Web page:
In one sense, this release of Poul Ruder's Fifth Symphony isn't much of a bargain. The entire album clocks in at 26:30, far below the average of 72 minutes for a classical release. But folks who shop by cost per second of playing time aren't the audience for this music, anyway.
Rather, this release is for listeners who values quality over quantity. They'll appreciate this Bridge Records offering.
Poul Ruders almost gave his three-movement symphony the subtitle "Ring of Fire." Like the famous Pacific ring, the calm middle (representing the ocean), is bounded by two explosive movements of orchestral pyrotechnics (like the volcanoes surrounding the Pacific). While this isn't a programmatic work, the analogy fairly describes the form of the work.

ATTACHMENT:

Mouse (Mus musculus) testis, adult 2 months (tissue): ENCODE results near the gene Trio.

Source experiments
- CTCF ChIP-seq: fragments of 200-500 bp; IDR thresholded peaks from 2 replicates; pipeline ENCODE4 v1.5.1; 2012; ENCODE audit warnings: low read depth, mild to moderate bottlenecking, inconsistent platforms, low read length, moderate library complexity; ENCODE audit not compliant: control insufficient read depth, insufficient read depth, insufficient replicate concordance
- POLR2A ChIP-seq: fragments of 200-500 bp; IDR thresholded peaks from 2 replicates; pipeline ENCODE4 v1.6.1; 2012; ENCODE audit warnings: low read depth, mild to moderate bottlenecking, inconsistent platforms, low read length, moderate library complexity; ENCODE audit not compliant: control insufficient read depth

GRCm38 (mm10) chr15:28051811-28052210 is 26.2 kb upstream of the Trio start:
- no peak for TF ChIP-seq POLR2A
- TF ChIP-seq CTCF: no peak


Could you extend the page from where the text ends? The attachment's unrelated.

The opening fanfare originally came from Ruder's 2011 "Sonatas," but here it's been substantially reworked and gets extensively developed. Ruders is an innovative orchestrator, and while the movement crackles with drama, it does so with small groupings of instruments rather than hammering away at the listener with the full weight of the orchestra.
The serene second movement is a study in suspended sound. Souring, delicate melodies float above a thinly orchestrated background. The abbreviated finale comes crashing in, disrupting the calm with a return of the storm. And yet the work doesn't end in a cataclysm. Rather, the music seems to break apart, losing bits of energy and force before simply... stopping.
When I heard the finale, I understood why Bridge Records chose to release this symphony without any "filler." Any additional music would dilute the force of the ending, and perhaps the work as a whole. This is a symphony that needs to be heard on its own terms, without additional context.